With continued reference to FIG. 2, it will be seen that the service station restrooms 10 comprise a mens room generally designated 14 and a womens room generally designated 16. These rooms are identical and identically formed except that the access door 15 for the mens room is located on the left of the unit and the access door 17 for the womens room is located on the right of the unit, as viewed in FIG. 2. Each of rooms 14 and 16 is formed of two molded glass fiber reinforced polyester shells generally designated 18 and 19, which shells together provide the floor, walls, and ceiling of their respective rooms. Shells 18 and 19 have vertically extending wall portions 20 which project inwardly into the room of which they form a part and serve as beams to provide the requisite strength for the plastic walls. By reason of these projections 26, each of rooms 14 and 16 tends to be divided, as indicated by the dashed lines 21, 22, and 23 into three compartments in each room, for example, the compartment bounded by the dashed line 21 provides a toilet area or stall in which is located a wall hung stool 24. Similarly, in each room, the compartments bounded by the dashed lines 22 tend to define a lavatory area, or compartment, in which is located the lavatory 25, mirror 26, and a towel waste basket 27. In the mens room, the dashed lines 23 suggest a third compartment in which a wall hung urinal 28 is located, and in the womens room, the dashed lines 23 tend to define a vanity compartment in which is located a vanity shelf 29 which may be formed of any material suitable for the purpose such, for exa ample, as manufactured marble. An appropriate stool or chair 30 and a mirror 31 for the vanity shelf 29 completes the vanity compartment.

The shape of the shells 18 and 19 and the specific crosssectional configuration imparted thereto by the mold is best seen comparatively with FIG. 1 which discloses the mold per so, this being generally designated 32. The mold is a unitary structure except for the removable door plug 33 which is secured thereto by suitable means (not shown). In the position shown in FIG. 1, the door plug 33 is located on the mold 32 so as to provide the door opening for shell 18 of womens room 16, this opening being for door 17 of this room. To ready the mold for forming the shell 18 to accommodate door 15 of the mens room, plug 33 would be removed from mold section A, as seen in FIG. 1, and similarly secured to the corresponding side of mold section C.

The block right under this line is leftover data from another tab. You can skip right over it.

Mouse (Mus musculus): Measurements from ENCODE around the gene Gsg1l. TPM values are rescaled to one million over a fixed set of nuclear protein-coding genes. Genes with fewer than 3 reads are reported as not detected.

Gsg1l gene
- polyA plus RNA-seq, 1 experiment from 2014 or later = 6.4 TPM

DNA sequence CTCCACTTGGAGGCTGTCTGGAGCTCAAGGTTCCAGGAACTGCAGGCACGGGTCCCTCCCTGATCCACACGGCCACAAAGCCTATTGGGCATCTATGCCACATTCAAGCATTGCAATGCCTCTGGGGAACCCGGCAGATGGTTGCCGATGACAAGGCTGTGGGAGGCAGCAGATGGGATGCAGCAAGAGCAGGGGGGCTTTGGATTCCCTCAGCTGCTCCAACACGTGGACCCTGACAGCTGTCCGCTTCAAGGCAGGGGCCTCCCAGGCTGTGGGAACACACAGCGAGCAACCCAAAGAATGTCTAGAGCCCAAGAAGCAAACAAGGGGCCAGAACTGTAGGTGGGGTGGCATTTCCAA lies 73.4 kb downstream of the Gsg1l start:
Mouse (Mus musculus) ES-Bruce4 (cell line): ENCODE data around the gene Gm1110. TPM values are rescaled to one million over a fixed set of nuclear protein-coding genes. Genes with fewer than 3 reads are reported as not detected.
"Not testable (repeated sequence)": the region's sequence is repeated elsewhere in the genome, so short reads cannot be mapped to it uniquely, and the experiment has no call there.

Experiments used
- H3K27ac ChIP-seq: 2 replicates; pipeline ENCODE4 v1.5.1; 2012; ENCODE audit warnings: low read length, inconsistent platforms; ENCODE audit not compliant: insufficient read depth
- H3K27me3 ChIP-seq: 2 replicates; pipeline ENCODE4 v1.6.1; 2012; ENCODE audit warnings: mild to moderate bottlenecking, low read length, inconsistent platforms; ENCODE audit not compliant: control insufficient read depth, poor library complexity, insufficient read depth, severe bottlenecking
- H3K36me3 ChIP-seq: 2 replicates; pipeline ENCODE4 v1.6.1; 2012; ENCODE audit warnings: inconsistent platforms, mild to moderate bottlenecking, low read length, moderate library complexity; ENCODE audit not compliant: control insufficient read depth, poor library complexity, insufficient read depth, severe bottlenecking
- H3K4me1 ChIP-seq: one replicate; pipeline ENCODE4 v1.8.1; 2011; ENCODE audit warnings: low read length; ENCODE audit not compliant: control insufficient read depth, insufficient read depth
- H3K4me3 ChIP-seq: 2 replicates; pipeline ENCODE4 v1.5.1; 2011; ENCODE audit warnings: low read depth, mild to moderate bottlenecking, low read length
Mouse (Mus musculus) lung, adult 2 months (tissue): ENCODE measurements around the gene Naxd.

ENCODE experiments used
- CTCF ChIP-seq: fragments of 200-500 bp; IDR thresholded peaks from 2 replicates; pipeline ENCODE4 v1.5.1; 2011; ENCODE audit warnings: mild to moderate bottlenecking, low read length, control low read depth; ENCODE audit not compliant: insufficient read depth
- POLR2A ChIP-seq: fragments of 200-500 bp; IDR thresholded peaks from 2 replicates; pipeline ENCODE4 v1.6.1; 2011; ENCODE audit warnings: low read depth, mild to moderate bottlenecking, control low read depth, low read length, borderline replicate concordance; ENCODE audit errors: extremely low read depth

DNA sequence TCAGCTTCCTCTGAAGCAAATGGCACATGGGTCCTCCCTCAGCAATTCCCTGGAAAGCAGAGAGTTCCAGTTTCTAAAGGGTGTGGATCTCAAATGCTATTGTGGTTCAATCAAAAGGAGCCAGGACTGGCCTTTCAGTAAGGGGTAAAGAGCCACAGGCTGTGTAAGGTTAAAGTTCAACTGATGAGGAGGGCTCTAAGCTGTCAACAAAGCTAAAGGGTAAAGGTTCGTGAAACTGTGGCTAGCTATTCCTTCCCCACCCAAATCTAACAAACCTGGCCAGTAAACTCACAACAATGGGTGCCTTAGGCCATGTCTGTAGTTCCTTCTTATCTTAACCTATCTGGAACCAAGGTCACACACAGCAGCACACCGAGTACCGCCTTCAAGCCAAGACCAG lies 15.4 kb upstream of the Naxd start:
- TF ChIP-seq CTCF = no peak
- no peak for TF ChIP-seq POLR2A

Sections A, B, and C each comprises a surface 34 which extends upwardly from a peripheral flange 35 which extends all around the mold. The mold, as disclosed in FIG. 1, is in the position in which the shell 18 is molded thereon, the face of the mold including the flange 35 thus constituitng the bottom of the mold. The shell portions which are molded on the mold faces 34, however, form top surfaces of the shells and therefore form ceiling portions 36 of the rooms, as viewed in FIG. 3. That portion of the shell which is molded against the peripheral flange 35 provides a flange 37 as viewed in FIG. 3. The back faces of the mold, i.e., those faces disposed opposite the front faces 34 are similarly formed, and the shell portions molded thereagainst form the bottom surfaces for shell portions 38 which form the floor surfaces of the room. In this back region of the mold, the shell portion formed against the peripheral flange 35 results in a flange 39, these flanges merging with the shell floor portions 38.